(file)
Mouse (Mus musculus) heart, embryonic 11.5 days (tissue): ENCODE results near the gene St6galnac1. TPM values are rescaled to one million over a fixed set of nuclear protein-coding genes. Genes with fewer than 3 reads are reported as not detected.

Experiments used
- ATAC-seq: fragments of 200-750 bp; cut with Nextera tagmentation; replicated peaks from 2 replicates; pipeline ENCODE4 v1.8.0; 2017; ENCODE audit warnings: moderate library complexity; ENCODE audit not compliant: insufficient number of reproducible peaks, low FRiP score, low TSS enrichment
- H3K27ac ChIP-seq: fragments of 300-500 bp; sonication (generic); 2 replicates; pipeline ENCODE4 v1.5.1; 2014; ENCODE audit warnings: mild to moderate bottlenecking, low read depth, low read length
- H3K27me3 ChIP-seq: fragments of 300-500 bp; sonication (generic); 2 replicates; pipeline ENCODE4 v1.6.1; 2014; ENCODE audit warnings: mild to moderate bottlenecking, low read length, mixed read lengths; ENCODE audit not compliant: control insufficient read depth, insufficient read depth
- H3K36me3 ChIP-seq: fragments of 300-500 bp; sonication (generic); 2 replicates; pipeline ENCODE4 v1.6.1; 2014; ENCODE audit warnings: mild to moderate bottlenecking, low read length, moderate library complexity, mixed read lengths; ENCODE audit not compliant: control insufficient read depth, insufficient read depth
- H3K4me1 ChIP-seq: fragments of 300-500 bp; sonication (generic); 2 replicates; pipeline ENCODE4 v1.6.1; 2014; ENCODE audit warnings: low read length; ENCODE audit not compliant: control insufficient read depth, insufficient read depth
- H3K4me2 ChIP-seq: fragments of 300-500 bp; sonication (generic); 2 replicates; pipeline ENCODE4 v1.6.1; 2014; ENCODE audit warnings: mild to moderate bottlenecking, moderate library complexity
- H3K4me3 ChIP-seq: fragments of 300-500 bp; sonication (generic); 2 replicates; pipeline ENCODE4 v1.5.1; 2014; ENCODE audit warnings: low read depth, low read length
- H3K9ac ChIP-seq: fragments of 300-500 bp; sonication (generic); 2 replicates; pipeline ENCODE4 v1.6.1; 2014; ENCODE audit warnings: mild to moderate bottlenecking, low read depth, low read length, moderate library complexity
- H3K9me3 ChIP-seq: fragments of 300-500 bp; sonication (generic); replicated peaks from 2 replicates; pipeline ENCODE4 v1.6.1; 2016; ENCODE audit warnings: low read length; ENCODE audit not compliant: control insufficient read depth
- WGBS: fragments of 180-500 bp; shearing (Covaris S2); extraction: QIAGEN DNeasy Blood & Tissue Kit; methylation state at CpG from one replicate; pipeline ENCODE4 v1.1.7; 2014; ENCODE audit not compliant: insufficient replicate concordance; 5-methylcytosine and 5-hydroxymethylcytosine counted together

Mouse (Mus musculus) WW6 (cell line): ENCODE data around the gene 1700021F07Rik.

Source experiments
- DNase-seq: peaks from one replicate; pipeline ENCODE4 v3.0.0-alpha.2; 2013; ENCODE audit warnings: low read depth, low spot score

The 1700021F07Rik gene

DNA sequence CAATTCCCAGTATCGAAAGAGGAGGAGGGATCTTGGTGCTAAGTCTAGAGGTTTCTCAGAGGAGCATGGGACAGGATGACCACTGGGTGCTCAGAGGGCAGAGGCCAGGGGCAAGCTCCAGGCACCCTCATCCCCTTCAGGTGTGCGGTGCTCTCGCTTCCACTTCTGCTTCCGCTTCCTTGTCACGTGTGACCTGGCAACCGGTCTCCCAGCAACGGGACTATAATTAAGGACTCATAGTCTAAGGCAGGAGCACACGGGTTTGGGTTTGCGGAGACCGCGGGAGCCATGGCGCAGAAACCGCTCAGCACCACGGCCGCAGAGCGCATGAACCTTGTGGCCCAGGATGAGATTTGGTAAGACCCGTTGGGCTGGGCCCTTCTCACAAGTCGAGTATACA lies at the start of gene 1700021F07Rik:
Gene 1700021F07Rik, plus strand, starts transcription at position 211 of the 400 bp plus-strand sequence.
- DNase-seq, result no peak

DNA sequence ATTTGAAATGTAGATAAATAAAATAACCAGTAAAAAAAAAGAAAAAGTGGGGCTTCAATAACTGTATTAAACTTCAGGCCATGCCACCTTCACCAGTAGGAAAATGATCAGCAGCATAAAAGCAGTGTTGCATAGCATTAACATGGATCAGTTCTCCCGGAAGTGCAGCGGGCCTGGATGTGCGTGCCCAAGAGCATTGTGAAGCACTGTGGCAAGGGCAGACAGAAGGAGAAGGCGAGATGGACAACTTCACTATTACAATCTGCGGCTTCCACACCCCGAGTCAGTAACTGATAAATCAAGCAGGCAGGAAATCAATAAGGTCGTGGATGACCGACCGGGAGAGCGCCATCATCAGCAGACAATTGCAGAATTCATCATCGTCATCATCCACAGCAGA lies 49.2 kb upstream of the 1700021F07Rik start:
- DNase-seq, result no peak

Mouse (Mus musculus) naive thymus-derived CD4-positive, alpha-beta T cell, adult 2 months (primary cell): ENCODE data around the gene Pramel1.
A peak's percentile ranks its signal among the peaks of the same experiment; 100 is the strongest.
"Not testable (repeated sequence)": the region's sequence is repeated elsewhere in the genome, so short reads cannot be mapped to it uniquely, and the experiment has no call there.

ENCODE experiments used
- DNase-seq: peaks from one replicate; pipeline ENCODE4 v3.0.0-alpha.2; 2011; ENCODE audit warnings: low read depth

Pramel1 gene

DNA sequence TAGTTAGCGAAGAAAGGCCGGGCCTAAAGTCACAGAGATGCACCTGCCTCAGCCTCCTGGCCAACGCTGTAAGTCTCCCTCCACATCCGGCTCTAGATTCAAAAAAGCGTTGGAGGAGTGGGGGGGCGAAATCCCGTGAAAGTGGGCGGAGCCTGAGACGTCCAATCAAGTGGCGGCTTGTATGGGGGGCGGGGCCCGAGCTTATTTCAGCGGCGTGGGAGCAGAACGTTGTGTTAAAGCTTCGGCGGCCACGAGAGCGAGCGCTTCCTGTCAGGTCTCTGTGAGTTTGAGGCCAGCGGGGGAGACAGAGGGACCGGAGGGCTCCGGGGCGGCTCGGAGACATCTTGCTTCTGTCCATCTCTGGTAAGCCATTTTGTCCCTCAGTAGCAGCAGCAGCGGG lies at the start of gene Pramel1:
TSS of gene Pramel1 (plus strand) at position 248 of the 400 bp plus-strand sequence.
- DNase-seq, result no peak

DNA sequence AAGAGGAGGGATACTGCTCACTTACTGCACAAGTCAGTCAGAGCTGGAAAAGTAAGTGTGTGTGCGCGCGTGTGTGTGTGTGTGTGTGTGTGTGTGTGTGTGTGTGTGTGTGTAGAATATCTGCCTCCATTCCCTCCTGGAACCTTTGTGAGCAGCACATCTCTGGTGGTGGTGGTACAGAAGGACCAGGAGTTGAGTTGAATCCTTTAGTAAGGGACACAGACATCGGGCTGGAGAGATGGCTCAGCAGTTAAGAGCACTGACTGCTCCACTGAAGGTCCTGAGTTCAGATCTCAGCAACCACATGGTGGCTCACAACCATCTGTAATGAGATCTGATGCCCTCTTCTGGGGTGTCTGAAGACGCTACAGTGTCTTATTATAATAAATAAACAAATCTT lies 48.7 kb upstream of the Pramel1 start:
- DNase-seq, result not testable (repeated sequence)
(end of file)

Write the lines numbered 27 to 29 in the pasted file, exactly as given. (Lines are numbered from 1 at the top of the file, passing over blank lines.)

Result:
Pramel1 gene

DNA sequence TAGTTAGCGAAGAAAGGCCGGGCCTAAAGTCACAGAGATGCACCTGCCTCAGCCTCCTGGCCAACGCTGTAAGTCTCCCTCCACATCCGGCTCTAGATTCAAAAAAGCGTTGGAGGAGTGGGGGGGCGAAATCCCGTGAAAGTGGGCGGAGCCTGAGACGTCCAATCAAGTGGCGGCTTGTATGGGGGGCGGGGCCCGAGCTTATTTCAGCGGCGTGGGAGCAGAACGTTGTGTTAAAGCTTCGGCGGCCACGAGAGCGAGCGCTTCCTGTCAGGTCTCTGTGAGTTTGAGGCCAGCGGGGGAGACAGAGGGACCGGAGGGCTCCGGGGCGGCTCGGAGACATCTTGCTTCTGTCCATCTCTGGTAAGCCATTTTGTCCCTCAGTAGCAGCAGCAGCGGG lies at the start of gene Pramel1:
TSS of gene Pramel1 (plus strand) at position 248 of the 400 bp plus-strand sequence.